The Large Hadron Collider was turned back on today (July 5) and is expected to slam together particles at never-before-seen energy levels.
That Large Hadron Collider (LHC) is the largest and most powerful particle accelerator in the world. Is located CERN Located near Geneva, Switzerland, the nearly 17-mile (27-kilometer) loop went live today after being offline for four years for upgrades. After those repairs are complete, scientists plan to use the gargantuan accelerator to smash together protons at record-breaking energies of up to 13.6 trillion electron volts (TeV) — an energy level that should increase the chances of the accelerator producing particles that science has determined have not yet been observed.
The accelerator’s particle beam upgrades did more than increase their energy range; Greater compactness, which makes the beams denser with particles, increases the likelihood of a collision so much that the accelerator is expected to capture more particle interactions in its third run than in the previous two combined. In the two previous stints from 2009 to 2013 and 2015 to 2018, the atom Smasher bolstered physicists’ understanding of how the basic building blocks of matter interact – called the standard model – and led to the discovery of the long-predicted Higgs bosonthe elusive particle that gives all matter its mass.
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But despite the accelerator’s experiments, which have spawned 3,000 scientific papers on many minor discoveries and tantalizing clues to deeper physics, scientists have yet to find conclusive evidence of new particles or brand new physics. After this upgrade, they hope that will change.
“We will measure the strength of Higgs boson interactions with matter and force particles with unprecedented precision, and we will advance our search for Higgs boson decays Dark matter particles and the search for further Higgs bosons”, Andreas Hoecker, speaker of the LHCs ATLAS collaborationan international project involving physicists, engineers, technicians, students and support staff, said in a expression (opens in new tab).
Inside the LHC’s 27-kilometre-long subterranean ring, protons whiz around at nearly the speed of light before colliding. The result? New and sometimes exotic particles are created. The faster these protons are, the more energy they have. And the more energy they have, the more massive particles they can create by banging together. Atom smashers like the LHC detect possible new particles by looking for tell-tale decay products, since the heavier particles are generally short-lived and immediately decay into lighter particles.
One of the goals of the LHC is to further test the Standard Model, the mathematical framework that physicists use to model all known elementary particles in the universe universe and the forces through which they interact. Although the model has been around in its final form since the mid-1970s, physicists are far from satisfied and are constantly looking for new ways to test it and, if they’re lucky, discover new physics that will make it fail.
This is because the model, while the most comprehensive and accurate to date, has huge gaps, making it utterly unable to explain where the power is coming from heaviness comes from, what dark matter is made of or why there is so much more matter than antimatter in the universe.
While physicists want to use the upgraded accelerator to study the rules of the Standard Model and learn more about the Higgs boson, the upgrade of the LHC’s four main detectors also puts the LHC well-placed to look for physics beyond that , which is already known. The LHC’s main detectors – ATLAS and CMS – have been upgraded to collect more than twice as much data as before in their new task of looking for particles that can survive across two collisions; and the LHCb detector, now collecting ten times more data than it used to, will look for breaks in the universe’s fundamental symmetries and explanations for why the cosmos contains more matter than antimatter.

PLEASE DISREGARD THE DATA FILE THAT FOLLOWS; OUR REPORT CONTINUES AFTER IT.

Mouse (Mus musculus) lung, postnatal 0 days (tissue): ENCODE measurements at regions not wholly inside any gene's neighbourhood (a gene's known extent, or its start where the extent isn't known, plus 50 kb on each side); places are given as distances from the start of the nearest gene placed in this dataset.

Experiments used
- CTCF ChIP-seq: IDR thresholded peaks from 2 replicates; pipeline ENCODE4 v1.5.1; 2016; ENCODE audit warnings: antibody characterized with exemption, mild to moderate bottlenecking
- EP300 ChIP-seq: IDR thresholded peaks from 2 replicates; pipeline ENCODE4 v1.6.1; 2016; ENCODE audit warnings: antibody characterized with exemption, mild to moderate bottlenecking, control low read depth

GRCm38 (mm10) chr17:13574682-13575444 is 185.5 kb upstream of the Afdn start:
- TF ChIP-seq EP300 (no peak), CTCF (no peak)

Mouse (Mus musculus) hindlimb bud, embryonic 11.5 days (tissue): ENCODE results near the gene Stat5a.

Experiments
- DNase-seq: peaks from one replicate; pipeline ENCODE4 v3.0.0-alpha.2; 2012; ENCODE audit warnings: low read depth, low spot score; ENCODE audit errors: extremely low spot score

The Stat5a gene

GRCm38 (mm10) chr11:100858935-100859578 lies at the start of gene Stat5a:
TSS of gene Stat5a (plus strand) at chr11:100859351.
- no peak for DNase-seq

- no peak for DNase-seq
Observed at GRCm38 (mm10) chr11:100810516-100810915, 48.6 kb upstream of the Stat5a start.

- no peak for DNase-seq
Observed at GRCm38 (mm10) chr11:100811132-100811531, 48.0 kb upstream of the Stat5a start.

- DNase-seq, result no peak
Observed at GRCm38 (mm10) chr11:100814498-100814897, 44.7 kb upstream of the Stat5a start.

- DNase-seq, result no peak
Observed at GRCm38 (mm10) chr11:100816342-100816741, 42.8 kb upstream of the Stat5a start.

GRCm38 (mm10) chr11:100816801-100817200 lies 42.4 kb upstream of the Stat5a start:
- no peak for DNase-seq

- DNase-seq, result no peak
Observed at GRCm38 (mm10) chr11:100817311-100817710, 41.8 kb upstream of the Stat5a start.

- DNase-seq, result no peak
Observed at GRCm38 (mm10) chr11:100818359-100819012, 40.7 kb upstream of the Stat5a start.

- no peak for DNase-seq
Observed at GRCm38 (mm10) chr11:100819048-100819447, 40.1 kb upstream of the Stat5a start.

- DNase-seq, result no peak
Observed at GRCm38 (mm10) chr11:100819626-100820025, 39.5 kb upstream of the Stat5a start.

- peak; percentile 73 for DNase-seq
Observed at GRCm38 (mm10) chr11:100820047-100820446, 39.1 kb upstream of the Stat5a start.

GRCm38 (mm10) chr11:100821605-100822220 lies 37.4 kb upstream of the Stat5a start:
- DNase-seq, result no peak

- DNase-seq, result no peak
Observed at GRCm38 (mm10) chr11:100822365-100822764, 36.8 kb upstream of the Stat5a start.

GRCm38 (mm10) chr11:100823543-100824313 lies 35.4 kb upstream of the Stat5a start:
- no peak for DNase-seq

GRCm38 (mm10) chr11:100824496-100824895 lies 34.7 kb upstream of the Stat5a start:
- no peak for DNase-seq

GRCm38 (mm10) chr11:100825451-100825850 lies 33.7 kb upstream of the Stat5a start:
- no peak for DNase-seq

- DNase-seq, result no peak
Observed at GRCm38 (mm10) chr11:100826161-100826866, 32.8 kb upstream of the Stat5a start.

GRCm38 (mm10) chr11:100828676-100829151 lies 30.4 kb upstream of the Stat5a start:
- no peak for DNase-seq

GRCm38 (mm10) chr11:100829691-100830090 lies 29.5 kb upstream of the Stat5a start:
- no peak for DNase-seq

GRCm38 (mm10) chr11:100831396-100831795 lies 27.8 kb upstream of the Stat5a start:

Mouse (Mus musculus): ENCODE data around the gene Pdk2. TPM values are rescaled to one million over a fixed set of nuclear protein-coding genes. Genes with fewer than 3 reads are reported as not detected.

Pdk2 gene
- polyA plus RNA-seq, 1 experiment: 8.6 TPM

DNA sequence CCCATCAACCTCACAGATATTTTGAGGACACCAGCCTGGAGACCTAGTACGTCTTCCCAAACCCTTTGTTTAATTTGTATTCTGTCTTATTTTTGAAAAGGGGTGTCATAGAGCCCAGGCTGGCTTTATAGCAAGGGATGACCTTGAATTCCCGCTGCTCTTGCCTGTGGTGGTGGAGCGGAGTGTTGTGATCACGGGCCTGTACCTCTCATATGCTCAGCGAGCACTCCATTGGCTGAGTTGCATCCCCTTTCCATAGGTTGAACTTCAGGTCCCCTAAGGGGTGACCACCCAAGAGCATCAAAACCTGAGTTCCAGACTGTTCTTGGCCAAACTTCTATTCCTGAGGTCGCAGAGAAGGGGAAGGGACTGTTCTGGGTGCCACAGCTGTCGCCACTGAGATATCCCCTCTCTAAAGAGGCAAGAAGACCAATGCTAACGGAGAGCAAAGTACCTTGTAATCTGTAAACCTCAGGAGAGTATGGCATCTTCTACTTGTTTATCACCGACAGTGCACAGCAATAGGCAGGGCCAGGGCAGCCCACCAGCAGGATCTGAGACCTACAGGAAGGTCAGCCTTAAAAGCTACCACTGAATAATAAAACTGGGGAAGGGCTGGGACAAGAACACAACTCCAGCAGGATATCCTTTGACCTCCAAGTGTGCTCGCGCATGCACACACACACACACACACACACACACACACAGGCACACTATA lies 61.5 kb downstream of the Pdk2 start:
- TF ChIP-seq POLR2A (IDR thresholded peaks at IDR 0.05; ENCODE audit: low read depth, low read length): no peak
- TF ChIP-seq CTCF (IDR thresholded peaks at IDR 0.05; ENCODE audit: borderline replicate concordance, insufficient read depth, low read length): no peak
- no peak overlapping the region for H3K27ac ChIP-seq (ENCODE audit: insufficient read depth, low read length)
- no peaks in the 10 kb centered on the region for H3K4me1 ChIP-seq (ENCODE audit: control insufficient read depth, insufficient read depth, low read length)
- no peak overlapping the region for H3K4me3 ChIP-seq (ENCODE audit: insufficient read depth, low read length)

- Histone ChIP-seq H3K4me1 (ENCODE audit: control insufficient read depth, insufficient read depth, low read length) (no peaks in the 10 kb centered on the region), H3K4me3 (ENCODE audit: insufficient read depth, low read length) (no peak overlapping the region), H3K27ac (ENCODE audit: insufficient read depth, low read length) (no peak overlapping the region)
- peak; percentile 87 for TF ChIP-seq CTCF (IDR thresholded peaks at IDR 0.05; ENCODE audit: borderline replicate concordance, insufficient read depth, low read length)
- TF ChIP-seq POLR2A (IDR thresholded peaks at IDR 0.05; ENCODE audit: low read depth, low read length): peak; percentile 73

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Meanwhile, the ALICE detector is being used to study high-energy ion collisions, which have seen a 50-fold increase in recorded cases compared to previous runs. When they collide, the ions — atomic nuclei that acquire electric charge from the removal of electrons from their orbital envelopes — create a primordial subatomic soup called quark-gluon plasma, a state of matter that only existed during the first microsecond after the Big Bang.
In addition to this research effort, a number of smaller groups will be exploring the roots of other physical mysteries with experiments probing the interior of protons; study the behavior of cosmic rays; and look for the long theorized magnetic monopole, a hypothetical particle that is an isolated magnet with only one magnetic pole. There are also two new experiments called FASER (Forward Search Experiment) and SND (Scattering and Neutrino Detector), made possible by the installation of two new detectors during the recent accelerator shutdown. FASER will look for extremely light and weakly interacting particles such as neutrinos and dark matter, and SND will look exclusively for neutrinos, ghostly particles that can travel through most matter without interacting with it.
One particle physicist is particularly anxious to find the long-sought Axion, a bizarre hypothetical particle that doesn’t emit, absorb or reflect light and is a prime suspect for what dark matter is made of.
This third run of the LHC is scheduled to last four years. After this time, collisions will be stopped again for further upgrades that take the LHC to even higher levels of performance. Once upgraded and operational again in 2029, the High Luminosity LHC is expected to collect ten times as much data as the previous three runs combined.
Originally published on Live Science.